That indeed was the purpose they served but I asked if the tall, extension ladder was used mainly to change light bulbs overhead.

Actually many people are injured on the job and ATI works to make sure they are fit to return to the workplace.

Often workers have to climb up and down ladders so this was another dedicated strength builder.

I saw others using large inflated balls to stretch their legs and "bungee-type" cords to exercise their arm use and reach.

As we were winding down my days there, it was suggested maybe cut it back to one day a week or maybe every other week.

That reminded me that when I completed 90-days of rehab after a 2002 heart attack, there was a Graduation Ceremony.

The trainers gathered around me, placed a black mortar board on my head and took a photo.

Robyn thought that was great and said ATI uses a fancy Championship belt like the kind winning boxers wear and she went to look for it.

Robyn came back, I posed and she snapped a photo with my phone camera.

I noted the belt was too small to go around my waist and resolved to work on that with diet and exercise.

As I held the belt in place, I could hear "Eye Of The Tiger" playing in my head.

The pain in my knee is gone, I avoided surgery, and now I am using my treadmill at home again where I can watch Netflix.

Wonder if they're streaming any of the old the ROCKY films?

(Click on the photos and links for more detail.)

Thanks for tagging along on my sweaty exercise program, Hey, I've dropped 7 pounds!



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Friday, July 21, 2017

Not everyone is a former Beatle.....

 Had a chance to see the Lee Boys again recently at the Pour House.

Really like their "Sacred Steel" sound.

Robert Randolph and The Family Band was the first time I heard the foot-stomping sounds that can be made on a pedal steel guitar.

Growing up, I had seen country bands on tv turn a guitar on its side, place it in the lap and hear something slightly similar.

But, a full-blown pedal steel is a world of its own!

The link above will give you a sample of what I was enjoying that night at the PoHo.

When I saw them before at Wild Wing in Mt. Pleasant, it was a Lee Family Night.

Several relatives came up on stage and set up additional pedal steels Yowzah!


This night was another family gathering!

Online says they are based in Miami but I would have guessed Charleston - or at least the Lowcountry.

"..we still keep our Miami roots. A lot of us play around here at different churches and concerts. That’s how The Lee Boys give back to Miami after getting so much from the city." 

Yes, I too wondered what the words on the front of Chris Johnson's shirt said...so, I Googled it.

It translates as "Crazy Dudes."


Sometimes the name of the opening band is just remembered as "the opener." 

People don't feel too bad if they arrive late to the main show. 

Maybe stop to have a bite to eat and a drink, knowing what time the headliner will start.

In this case, "the opener" for the Lee Boys included the pedal steel player Chris Johnson who sat in.

Arriving early was an added treat.


Another musical bonus was a surprise Father's Day present from my older daughter in Oakland. California.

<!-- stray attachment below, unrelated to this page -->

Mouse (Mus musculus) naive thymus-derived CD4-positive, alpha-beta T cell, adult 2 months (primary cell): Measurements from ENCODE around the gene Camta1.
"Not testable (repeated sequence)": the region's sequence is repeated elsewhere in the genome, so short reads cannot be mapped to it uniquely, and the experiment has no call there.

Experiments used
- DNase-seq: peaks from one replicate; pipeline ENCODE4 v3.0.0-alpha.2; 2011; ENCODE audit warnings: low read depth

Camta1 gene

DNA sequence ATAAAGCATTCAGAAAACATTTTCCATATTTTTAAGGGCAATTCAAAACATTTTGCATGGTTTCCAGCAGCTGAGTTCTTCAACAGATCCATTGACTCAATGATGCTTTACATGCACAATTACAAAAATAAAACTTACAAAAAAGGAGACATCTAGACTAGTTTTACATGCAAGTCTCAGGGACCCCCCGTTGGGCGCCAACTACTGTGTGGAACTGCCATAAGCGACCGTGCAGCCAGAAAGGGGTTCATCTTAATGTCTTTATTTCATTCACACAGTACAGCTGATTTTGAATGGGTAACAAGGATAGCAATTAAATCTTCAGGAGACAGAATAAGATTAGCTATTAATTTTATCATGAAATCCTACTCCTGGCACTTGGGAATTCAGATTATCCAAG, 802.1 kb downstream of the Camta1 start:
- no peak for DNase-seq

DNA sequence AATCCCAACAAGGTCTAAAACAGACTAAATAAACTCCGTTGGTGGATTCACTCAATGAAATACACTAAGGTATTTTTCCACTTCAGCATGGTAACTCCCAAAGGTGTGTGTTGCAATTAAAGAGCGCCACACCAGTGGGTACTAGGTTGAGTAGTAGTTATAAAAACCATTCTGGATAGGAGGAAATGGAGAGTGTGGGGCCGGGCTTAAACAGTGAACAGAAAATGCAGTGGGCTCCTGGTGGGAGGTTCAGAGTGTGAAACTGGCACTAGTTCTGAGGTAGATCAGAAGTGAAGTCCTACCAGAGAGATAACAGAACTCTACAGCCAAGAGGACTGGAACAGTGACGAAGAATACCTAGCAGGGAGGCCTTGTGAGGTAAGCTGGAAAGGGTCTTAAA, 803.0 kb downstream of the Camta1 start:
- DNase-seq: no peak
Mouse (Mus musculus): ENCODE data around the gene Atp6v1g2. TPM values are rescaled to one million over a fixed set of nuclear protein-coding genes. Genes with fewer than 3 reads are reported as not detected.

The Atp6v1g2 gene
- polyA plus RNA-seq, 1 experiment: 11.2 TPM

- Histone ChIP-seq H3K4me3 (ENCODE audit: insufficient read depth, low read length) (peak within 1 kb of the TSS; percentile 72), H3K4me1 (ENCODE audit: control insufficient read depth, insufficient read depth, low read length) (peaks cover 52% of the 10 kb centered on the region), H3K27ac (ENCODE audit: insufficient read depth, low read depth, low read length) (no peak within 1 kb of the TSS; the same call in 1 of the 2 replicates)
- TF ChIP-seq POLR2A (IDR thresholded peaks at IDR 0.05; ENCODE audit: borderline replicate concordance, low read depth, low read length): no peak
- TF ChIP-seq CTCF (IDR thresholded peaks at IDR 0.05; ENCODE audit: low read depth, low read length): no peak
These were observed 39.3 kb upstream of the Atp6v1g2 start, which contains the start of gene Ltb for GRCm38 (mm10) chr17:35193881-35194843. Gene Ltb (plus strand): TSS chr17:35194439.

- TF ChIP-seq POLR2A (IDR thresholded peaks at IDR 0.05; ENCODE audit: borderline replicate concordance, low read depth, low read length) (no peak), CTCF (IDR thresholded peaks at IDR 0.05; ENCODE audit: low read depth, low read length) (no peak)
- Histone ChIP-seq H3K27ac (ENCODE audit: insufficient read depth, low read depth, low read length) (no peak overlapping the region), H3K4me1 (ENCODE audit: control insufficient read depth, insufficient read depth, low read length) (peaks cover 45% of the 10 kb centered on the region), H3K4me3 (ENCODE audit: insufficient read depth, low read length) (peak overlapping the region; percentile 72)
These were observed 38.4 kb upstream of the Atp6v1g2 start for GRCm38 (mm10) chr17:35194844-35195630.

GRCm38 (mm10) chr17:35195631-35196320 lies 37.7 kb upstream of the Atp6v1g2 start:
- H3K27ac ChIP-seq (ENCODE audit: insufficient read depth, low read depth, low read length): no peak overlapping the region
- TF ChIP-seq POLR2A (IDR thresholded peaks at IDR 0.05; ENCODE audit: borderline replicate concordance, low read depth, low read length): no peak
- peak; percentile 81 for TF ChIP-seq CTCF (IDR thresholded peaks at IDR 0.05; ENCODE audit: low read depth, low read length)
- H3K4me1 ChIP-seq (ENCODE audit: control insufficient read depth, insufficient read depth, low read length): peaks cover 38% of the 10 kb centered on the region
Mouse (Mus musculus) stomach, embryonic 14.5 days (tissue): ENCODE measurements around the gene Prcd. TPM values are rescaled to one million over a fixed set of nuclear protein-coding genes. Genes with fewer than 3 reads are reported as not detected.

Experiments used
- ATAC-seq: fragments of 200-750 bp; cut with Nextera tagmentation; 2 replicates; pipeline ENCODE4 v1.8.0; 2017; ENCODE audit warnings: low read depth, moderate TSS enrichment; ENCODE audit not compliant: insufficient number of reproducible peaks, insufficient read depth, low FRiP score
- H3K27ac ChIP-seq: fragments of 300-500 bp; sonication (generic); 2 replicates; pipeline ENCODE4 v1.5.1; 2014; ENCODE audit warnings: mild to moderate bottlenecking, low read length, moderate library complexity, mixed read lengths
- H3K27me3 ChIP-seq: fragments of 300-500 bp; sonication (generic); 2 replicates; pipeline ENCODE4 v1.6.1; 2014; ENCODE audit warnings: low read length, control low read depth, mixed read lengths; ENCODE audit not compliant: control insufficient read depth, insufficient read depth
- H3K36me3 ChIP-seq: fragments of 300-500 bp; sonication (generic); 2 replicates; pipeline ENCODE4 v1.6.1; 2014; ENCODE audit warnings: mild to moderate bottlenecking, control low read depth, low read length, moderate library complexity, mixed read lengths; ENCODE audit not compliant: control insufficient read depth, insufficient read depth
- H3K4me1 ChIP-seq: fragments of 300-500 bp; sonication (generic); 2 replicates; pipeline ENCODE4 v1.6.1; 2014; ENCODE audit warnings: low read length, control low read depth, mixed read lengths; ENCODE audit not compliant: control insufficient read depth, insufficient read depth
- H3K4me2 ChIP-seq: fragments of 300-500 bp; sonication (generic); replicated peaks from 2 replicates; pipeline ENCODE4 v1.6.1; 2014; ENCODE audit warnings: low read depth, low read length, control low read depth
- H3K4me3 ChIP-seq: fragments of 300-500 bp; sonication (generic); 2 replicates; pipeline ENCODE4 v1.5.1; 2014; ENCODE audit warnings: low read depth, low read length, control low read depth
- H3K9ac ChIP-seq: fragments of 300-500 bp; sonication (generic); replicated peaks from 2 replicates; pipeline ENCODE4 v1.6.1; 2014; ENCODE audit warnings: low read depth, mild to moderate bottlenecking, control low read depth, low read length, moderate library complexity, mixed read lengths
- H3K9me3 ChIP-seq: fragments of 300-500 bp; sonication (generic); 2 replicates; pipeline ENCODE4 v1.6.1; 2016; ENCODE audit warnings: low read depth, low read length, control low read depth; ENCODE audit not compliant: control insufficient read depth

I had seen ads for the Amazon "DOT" but didn't realize how quickly it would become a standard feature around the house..especially in the morning in the kitchen.

Setting up the tv to play Bob Dylan on Pandora meant a few steps involving my computer, changing the tv to HDMI1 and using my cell phone.

Now I just say "Alexa, some Bob Dylan music please," and the device starts playing Dylan.

My recent visit to Northern Minnesota is when I learned Bobby D. had been born in Hibbing.

Obviously, he learned how to cover up that Iron Range twang.

Sometimes in music, you don't alway get what you expected.



Went to The Mill in North Charleston to hear The Wilkinson's Quartet., from Austin, Texas

And, yes, I did expect to see four people crowded onto the stage area.

There was plenty of room for half of the quartet and it was the talented part of the group. 

At least I liked what I heard from the bassist and guitar and can only guess what the other two added to the mix. Maybe this was a case of a double booking?

The opener before the Tedeschi Trucks Band at the PAC (Performing Arts Center) in North Charleston was introduced and the crowd seemed to know the two.

And the duo played - mandolin and guitar - well. 

But I didn't jot down their names and they announced they currently play, not very often, in Oblivion. 

Sounded like some kind of musical Witness Protection program.

I had seen Susan and Derek before and enjoyed the evening with them and their band.

I am finding I did not blog about several bands and am trying to do some catch up here.

Yes, I stayed a long, long time writing about all the craft breweries that had opened here and even some hints at a few more on the verge of opening their tap rooms for a taste.

But a lot of music has been enjoyed so I wanted to touch on some.

So pleased with the talent choosing to come to Charleston!

Our venues are varied, we are seeing repeats by name stars and the Coming Musical Attractions are very "attractive."

It's fun to be retired and supporting live music here!

(Click on photos and links for more details.)


Thanks for stopping by. 

I've been blogging here for more than 10 years.

Let me know what you think.....